Marvel Comics’ House of X has laid the groundwork for a revolution that wants to change everything we’ve ever thought about the X-Men. Its latest issue might have just given Charles Xavier the heartbreaking catalyst he needed to break that grand design once and for all.
If last week’s House of X #3 was a meditation on what it means to be remembered after death, House of X #4 — by Jonathan Hickman, Pepe Larraz, Marte Gracia, Clayton Cowles, and Tom Muller — is a pertinent reminder that while the dead will still live on in some way if they are remembered, that loss can still be an excruciating load to bear for human or mutant.
Because while we thought that the X-Team sent to infiltrate Orchis’ Mother Mould station had already expired in an explosive death at the climax of the last issue, House of X #4 reveals that that isn’t the case.
They just happen to die over the course of this issue instead.
One by one, Monet, Jean Grey, Cyclops, Wolverine, Nightcrawler, and Mystique join the already fallen Husk and Archangel, the only actual victims of the aforementioned blast as House of X #4 unfolds.
It is, as we’ve seen so many times before, a tale of mutant sacrifice. But at the same time, there’s a sense of meaningless to all the death and destruction of this issue. Yes, they’re fighting to prevent a calamitous future and some of these mutants choose to make stands in their final moments, make sacrifices that we see are undoubtedly heroic, choosing to give their lives so that the mission might succeed even in their deaths. But some of these deaths are just that: deaths.
Mystique gets sucked out into space, an event given the same weight and page focus as Nightcrawler and Logan burning themselves alive in that same vacuum to sever the final connection that will send the Mother Mould crashing into the sun.
Cyclops is crippled and promptly executed, given the same weight as Monet making a last stand so that Jean can attempt to flee in an escape pod (and her death is confirmed off-panel, as if there was barely enough time to acknowledge it).
Even Jean’s final moments, her pod found and ripped apart by a series of Sentinels arriving as reinforcements, are paradoxically treated as laden with anguish and yet also coldly inevitable. Not all deaths are grand and burdened with meaning. Sometimes, people just die.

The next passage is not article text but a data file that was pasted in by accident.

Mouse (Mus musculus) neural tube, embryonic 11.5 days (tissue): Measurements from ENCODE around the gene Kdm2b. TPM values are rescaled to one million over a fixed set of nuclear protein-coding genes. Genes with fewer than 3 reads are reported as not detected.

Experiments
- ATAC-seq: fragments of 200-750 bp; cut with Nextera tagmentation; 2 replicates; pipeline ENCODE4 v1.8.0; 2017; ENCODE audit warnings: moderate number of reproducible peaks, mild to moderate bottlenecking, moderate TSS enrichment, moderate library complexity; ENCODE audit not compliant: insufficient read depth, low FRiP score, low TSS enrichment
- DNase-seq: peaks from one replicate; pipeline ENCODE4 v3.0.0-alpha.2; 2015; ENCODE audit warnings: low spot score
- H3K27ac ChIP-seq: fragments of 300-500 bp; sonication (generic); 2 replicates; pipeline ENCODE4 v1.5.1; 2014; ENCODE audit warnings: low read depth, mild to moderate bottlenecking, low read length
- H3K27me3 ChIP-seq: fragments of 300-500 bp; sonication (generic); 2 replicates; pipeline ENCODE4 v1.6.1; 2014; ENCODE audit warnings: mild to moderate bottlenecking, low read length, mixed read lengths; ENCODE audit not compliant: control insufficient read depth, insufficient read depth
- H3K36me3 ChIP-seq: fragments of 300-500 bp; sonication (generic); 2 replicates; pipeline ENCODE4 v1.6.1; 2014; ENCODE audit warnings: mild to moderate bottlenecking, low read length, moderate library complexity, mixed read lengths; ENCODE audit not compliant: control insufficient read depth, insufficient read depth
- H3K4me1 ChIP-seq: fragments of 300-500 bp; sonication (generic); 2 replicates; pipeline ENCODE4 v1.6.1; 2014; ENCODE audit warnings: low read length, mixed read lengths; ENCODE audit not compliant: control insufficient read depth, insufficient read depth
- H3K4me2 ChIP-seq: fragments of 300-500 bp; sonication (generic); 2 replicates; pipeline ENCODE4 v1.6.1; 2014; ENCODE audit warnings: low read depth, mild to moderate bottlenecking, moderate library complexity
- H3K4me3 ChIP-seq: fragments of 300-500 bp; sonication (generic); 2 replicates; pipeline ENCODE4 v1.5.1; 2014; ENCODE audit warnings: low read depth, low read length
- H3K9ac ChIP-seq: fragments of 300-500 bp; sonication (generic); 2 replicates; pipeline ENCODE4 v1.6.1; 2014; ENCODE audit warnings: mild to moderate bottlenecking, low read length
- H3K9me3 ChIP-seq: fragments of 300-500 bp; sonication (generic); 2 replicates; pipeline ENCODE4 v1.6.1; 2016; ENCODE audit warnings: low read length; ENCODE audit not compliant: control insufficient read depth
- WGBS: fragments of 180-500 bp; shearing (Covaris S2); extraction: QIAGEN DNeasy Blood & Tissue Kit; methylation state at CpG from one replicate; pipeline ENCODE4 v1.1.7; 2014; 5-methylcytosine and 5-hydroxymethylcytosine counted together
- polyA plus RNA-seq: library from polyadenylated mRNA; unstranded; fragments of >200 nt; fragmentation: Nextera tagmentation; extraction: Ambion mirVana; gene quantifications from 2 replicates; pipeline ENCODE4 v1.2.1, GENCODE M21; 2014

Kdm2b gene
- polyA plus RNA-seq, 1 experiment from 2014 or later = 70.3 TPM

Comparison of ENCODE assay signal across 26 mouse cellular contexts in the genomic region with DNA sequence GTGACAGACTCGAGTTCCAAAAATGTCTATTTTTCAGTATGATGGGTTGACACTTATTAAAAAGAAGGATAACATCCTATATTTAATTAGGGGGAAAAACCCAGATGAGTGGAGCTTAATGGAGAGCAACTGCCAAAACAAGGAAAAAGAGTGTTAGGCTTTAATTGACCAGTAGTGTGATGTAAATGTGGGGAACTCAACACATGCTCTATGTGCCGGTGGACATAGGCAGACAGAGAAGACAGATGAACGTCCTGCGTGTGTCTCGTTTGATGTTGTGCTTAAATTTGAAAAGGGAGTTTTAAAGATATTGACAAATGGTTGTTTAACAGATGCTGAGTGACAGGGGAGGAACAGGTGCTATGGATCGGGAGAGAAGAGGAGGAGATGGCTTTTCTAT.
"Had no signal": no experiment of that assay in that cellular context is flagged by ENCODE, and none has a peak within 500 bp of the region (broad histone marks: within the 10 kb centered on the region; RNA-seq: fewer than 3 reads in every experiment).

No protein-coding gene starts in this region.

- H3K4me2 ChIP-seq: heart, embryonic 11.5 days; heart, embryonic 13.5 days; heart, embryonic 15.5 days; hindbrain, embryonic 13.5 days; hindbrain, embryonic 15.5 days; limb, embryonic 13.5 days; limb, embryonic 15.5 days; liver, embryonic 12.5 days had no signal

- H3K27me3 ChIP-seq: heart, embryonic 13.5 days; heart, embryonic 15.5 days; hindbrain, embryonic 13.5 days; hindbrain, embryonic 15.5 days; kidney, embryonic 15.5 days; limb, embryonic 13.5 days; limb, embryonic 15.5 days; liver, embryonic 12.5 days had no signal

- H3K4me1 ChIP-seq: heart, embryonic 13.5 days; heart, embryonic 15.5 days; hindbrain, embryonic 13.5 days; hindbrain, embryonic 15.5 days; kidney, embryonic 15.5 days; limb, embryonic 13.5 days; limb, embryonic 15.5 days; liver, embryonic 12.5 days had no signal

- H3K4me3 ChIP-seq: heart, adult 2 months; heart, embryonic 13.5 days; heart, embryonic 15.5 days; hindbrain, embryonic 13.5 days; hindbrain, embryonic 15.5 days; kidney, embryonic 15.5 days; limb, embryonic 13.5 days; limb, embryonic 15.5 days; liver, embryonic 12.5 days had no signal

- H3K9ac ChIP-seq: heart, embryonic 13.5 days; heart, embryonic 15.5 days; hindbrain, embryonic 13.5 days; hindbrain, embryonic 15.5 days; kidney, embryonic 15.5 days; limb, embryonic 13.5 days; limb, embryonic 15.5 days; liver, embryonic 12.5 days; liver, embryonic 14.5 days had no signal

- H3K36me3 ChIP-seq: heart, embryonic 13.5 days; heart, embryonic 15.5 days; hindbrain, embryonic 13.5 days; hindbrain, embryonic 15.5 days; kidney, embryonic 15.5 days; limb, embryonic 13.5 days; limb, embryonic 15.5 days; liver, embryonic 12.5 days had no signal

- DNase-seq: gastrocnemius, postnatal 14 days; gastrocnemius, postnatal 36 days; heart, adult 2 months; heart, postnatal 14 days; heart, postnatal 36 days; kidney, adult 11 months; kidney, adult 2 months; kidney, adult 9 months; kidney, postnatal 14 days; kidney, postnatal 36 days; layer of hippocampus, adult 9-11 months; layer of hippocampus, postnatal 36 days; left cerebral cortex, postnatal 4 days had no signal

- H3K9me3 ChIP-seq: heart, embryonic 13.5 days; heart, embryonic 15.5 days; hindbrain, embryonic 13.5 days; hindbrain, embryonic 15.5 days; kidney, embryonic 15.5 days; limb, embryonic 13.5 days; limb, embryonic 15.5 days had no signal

The X-Men completed their mission, seemingly averted a timeline where Nimrod comes online and dooms mutantkind to eradication. But they still died anyway. Was the cost worth it, knowing it could be paid going into this mission?
It seems not, as we cut back to Krakoa as Xavier, Magneto, and several other mutants — following along through Jean’s telepathy until her death severs that connection — react to the tragedy we’ve just watched unfold. And regardless of the lofty claims from Xavier and Magneto last issue that they will never allow their fellow mutants to die forever forgotten, it’s Xavier himself who’s reaction is the most meaningful: He just says “no more.”
It is, like the rest of this issue, a moment both oddly quiet and yet also heaving with emotion. Not just for its parallels to Scarlet Witch’s infamous words as she decimated what remained of mutantkind in House of M (an incident referred to in Muller’s design pages this issue), or because of the added grim context that Xavier himself has, having seen all these past calamities unfold through the many lives of Moira MacTaggert.
But in having such seemingly senseless deaths be the thing that finally causes Xavier to break, House of X #4 teases what might be the catalyst for whatever long game he and Moira have planned for mutantkind’s future to come to fruition.
Like all of us, Charles Xavier is tired of it all — of all the empty victories won on the backs of dead mutants, of this never ending cycle of persecution and loss. How many stories have we read of mutant extinction, a metatext that Charles himself is now aware of thanks to Moira’s power?
His final narration in House of X #4 even lampshades that: We’re so used to murdered mutants at this point that their deaths can feel hollow and meaningless. He just wants to live.
And now, like Moira herself, he seems hellbent on breaking every rule he can find — from mysterious pod people, to cloning, to the strange far future of Nimrod, the Librarian, and the Worldmind of mutant memory — to avoid death.
And like Moira, whether or not he will succeed remains to be seen.